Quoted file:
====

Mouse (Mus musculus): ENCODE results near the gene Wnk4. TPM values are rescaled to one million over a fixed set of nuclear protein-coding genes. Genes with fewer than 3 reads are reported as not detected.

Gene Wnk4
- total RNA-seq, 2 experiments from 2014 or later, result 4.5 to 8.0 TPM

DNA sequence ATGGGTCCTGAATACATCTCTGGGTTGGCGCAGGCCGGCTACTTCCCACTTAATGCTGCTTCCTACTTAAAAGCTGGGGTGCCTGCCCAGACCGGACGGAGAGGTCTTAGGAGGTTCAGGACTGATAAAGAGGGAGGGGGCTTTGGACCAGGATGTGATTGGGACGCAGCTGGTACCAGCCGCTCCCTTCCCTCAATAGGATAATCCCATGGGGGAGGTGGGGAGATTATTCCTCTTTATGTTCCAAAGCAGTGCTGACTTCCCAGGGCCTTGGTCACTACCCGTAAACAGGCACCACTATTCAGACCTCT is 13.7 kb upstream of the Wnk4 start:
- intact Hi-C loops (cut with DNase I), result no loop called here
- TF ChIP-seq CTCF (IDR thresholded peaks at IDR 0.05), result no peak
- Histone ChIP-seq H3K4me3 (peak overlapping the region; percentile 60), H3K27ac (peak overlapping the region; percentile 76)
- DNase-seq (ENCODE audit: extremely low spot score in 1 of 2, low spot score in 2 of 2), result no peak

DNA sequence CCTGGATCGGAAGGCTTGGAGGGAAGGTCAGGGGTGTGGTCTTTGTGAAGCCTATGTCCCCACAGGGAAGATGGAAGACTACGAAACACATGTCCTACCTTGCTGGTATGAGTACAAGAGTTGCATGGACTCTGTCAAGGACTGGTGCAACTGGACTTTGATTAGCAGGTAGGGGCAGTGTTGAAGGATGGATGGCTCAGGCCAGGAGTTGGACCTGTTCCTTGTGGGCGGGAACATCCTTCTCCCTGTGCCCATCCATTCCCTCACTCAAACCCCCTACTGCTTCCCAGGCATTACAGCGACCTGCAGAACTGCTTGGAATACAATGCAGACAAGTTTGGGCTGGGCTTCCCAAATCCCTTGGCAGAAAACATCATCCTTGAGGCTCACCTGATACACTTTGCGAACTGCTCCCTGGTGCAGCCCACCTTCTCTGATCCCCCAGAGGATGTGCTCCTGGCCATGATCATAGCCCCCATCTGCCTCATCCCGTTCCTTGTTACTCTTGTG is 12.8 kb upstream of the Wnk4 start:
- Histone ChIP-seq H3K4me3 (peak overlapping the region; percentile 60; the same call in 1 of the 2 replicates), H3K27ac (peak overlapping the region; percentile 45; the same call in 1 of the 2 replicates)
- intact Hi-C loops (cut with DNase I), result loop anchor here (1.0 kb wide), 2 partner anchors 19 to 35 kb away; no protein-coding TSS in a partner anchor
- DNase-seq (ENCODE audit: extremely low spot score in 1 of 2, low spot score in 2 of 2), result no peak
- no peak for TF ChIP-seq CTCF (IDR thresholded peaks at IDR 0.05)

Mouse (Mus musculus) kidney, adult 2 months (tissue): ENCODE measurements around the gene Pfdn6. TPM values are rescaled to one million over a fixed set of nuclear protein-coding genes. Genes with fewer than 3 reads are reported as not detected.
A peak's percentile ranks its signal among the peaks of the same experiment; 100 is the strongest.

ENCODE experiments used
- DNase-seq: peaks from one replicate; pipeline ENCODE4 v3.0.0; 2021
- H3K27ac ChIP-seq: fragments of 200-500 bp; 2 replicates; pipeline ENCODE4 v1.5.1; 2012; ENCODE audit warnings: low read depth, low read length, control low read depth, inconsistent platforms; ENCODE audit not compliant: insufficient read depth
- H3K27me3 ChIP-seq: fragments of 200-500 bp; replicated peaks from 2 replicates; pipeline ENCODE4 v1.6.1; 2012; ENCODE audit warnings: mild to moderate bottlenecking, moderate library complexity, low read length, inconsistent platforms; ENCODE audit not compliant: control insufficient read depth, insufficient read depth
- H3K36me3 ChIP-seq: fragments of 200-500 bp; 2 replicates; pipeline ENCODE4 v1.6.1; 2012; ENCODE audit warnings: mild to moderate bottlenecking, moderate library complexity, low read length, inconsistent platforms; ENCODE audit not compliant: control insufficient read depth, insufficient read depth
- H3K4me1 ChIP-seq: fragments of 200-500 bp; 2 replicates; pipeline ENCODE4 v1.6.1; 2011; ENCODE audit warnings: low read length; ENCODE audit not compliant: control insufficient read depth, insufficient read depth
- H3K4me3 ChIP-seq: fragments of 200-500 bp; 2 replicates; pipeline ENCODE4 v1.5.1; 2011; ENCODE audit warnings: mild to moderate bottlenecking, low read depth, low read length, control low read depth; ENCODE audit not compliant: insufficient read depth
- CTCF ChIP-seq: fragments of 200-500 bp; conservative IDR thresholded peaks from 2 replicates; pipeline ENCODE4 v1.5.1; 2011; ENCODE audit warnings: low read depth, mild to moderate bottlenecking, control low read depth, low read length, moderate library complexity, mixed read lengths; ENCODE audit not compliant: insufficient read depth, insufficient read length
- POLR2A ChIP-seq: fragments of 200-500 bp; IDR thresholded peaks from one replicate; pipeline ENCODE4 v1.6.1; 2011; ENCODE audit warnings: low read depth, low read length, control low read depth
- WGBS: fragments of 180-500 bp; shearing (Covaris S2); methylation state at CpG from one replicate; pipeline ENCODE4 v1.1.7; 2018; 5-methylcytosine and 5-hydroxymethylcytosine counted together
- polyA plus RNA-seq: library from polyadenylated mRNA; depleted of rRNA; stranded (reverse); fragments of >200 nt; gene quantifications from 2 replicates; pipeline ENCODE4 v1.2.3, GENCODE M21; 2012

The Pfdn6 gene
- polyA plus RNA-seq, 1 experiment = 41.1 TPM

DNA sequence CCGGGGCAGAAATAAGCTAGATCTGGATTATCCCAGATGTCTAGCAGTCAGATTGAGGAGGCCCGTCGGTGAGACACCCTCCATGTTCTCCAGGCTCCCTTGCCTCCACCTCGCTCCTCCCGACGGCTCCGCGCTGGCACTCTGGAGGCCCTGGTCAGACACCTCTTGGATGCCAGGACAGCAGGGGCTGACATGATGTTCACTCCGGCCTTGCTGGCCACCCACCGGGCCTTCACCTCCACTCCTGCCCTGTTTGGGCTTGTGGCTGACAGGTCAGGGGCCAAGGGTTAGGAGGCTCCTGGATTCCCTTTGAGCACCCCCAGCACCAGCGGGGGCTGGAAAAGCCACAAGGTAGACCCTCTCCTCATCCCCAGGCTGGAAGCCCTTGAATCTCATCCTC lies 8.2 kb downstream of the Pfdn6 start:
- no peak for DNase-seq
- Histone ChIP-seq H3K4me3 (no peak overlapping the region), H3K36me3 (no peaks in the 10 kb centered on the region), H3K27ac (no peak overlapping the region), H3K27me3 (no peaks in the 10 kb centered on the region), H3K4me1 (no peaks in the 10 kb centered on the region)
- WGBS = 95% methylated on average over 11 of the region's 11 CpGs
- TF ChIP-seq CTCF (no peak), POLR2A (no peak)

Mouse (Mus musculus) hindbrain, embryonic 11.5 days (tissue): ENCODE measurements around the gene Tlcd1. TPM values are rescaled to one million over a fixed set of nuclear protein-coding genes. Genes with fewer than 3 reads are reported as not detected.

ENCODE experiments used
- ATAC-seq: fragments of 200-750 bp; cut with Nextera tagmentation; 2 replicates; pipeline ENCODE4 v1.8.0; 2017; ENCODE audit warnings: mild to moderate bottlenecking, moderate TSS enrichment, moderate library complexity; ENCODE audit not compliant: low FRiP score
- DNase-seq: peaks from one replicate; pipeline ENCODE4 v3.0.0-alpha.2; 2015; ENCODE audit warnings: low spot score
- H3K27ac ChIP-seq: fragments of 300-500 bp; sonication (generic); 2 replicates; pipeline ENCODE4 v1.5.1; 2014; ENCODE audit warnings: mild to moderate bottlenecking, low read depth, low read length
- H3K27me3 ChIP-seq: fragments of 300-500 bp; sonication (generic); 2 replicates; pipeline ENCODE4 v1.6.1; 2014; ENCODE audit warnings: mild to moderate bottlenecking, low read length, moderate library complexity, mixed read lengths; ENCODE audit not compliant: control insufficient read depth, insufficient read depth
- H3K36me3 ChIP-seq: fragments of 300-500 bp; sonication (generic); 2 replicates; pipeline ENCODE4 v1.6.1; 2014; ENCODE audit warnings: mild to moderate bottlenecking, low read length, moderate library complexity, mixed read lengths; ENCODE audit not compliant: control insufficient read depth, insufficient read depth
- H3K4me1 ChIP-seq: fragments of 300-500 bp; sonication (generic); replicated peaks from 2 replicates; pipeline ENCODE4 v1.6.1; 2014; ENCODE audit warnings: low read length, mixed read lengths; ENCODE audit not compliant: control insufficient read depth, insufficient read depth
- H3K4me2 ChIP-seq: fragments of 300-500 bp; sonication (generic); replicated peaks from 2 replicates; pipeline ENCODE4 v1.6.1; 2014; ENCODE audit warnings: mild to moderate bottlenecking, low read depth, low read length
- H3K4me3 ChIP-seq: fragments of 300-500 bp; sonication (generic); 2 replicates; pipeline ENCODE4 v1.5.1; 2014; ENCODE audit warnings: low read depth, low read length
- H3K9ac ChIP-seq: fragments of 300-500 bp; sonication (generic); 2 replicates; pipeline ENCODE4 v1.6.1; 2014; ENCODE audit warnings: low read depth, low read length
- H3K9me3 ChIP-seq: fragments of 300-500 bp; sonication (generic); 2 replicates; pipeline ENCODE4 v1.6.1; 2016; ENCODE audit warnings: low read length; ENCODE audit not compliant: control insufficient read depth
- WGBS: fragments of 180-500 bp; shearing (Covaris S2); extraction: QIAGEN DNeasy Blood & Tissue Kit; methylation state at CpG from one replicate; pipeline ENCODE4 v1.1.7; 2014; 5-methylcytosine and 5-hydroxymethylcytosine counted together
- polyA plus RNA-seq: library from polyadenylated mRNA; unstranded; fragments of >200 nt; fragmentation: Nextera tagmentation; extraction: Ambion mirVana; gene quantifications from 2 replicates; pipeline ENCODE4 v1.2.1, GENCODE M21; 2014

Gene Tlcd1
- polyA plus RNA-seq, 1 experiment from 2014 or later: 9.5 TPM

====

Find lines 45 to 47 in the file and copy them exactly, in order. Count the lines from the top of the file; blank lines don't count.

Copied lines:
- H3K9me3 ChIP-seq: fragments of 300-500 bp; sonication (generic); 2 replicates; pipeline ENCODE4 v1.6.1; 2016; ENCODE audit warnings: low read length; ENCODE audit not compliant: control insufficient read depth
- WGBS: fragments of 180-500 bp; shearing (Covaris S2); extraction: QIAGEN DNeasy Blood & Tissue Kit; methylation state at CpG from one replicate; pipeline ENCODE4 v1.1.7; 2014; 5-methylcytosine and 5-hydroxymethylcytosine counted together
- polyA plus RNA-seq: library from polyadenylated mRNA; unstranded; fragments of >200 nt; fragmentation: Nextera tagmentation; extraction: Ambion mirVana; gene quantifications from 2 replicates; pipeline ENCODE4 v1.2.1, GENCODE M21; 2014